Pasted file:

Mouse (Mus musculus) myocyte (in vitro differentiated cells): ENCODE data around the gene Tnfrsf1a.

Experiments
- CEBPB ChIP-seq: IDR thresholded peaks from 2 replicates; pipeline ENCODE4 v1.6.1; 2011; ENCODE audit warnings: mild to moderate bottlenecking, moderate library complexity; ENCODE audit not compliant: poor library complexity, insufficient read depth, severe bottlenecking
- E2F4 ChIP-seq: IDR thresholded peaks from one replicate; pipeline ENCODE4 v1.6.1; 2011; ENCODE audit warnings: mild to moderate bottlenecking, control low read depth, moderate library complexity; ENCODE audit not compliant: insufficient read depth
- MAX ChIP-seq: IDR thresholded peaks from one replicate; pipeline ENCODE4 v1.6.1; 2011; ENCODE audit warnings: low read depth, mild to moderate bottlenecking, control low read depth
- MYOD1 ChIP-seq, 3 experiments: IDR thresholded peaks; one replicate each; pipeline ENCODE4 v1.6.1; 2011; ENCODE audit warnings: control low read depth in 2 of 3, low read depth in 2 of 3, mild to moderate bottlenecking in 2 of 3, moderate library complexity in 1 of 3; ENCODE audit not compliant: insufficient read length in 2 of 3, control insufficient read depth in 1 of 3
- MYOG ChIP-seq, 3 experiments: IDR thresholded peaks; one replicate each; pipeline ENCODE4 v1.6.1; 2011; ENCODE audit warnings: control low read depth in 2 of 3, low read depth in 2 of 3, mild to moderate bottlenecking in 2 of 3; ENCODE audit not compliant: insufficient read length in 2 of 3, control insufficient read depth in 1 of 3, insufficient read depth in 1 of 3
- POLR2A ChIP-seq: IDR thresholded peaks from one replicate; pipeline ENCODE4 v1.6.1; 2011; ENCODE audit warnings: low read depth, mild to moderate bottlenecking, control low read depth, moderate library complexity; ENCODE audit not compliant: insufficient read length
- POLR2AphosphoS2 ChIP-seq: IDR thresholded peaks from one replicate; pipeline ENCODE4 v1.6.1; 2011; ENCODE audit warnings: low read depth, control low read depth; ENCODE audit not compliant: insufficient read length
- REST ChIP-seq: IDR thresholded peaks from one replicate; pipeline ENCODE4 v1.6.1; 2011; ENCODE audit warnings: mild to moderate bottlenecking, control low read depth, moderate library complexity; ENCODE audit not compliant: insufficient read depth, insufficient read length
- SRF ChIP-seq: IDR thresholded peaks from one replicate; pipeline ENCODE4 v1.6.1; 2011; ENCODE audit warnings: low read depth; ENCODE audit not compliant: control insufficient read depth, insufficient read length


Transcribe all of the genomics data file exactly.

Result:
Mouse (Mus musculus) myocyte (in vitro differentiated cells): ENCODE data around the gene Tnfrsf1a.

Experiments
- CEBPB ChIP-seq: IDR thresholded peaks from 2 replicates; pipeline ENCODE4 v1.6.1; 2011; ENCODE audit warnings: mild to moderate bottlenecking, moderate library complexity; ENCODE audit not compliant: poor library complexity, insufficient read depth, severe bottlenecking
- E2F4 ChIP-seq: IDR thresholded peaks from one replicate; pipeline ENCODE4 v1.6.1; 2011; ENCODE audit warnings: mild to moderate bottlenecking, control low read depth, moderate library complexity; ENCODE audit not compliant: insufficient read depth
- MAX ChIP-seq: IDR thresholded peaks from one replicate; pipeline ENCODE4 v1.6.1; 2011; ENCODE audit warnings: low read depth, mild to moderate bottlenecking, control low read depth
- MYOD1 ChIP-seq, 3 experiments: IDR thresholded peaks; one replicate each; pipeline ENCODE4 v1.6.1; 2011; ENCODE audit warnings: control low read depth in 2 of 3, low read depth in 2 of 3, mild to moderate bottlenecking in 2 of 3, moderate library complexity in 1 of 3; ENCODE audit not compliant: insufficient read length in 2 of 3, control insufficient read depth in 1 of 3
- MYOG ChIP-seq, 3 experiments: IDR thresholded peaks; one replicate each; pipeline ENCODE4 v1.6.1; 2011; ENCODE audit warnings: control low read depth in 2 of 3, low read depth in 2 of 3, mild to moderate bottlenecking in 2 of 3; ENCODE audit not compliant: insufficient read length in 2 of 3, control insufficient read depth in 1 of 3, insufficient read depth in 1 of 3
- POLR2A ChIP-seq: IDR thresholded peaks from one replicate; pipeline ENCODE4 v1.6.1; 2011; ENCODE audit warnings: low read depth, mild to moderate bottlenecking, control low read depth, moderate library complexity; ENCODE audit not compliant: insufficient read length
- POLR2AphosphoS2 ChIP-seq: IDR thresholded peaks from one replicate; pipeline ENCODE4 v1.6.1; 2011; ENCODE audit warnings: low read depth, control low read depth; ENCODE audit not compliant: insufficient read length
- REST ChIP-seq: IDR thresholded peaks from one replicate; pipeline ENCODE4 v1.6.1; 2011; ENCODE audit warnings: mild to moderate bottlenecking, control low read depth, moderate library complexity; ENCODE audit not compliant: insufficient read depth, insufficient read length
- SRF ChIP-seq: IDR thresholded peaks from one replicate; pipeline ENCODE4 v1.6.1; 2011; ENCODE audit warnings: low read depth; ENCODE audit not compliant: control insufficient read depth, insufficient read length